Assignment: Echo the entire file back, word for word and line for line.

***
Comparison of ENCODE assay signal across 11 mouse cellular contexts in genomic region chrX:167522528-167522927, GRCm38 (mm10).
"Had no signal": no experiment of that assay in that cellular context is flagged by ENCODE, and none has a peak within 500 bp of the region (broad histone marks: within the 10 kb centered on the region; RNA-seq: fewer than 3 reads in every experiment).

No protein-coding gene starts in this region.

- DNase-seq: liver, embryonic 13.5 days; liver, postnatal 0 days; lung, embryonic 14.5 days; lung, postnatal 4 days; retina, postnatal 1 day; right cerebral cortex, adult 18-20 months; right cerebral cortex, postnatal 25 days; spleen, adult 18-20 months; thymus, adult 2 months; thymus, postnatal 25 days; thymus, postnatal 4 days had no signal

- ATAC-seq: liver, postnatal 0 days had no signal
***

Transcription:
Comparison of ENCODE assay signal across 11 mouse cellular contexts in genomic region chrX:167522528-167522927, GRCm38 (mm10).
"Had no signal": no experiment of that assay in that cellular context is flagged by ENCODE, and none has a peak within 500 bp of the region (broad histone marks: within the 10 kb centered on the region; RNA-seq: fewer than 3 reads in every experiment).

No protein-coding gene starts in this region.

- DNase-seq: liver, embryonic 13.5 days; liver, postnatal 0 days; lung, embryonic 14.5 days; lung, postnatal 4 days; retina, postnatal 1 day; right cerebral cortex, adult 18-20 months; right cerebral cortex, postnatal 25 days; spleen, adult 18-20 months; thymus, adult 2 months; thymus, postnatal 25 days; thymus, postnatal 4 days had no signal

- ATAC-seq: liver, postnatal 0 days had no signal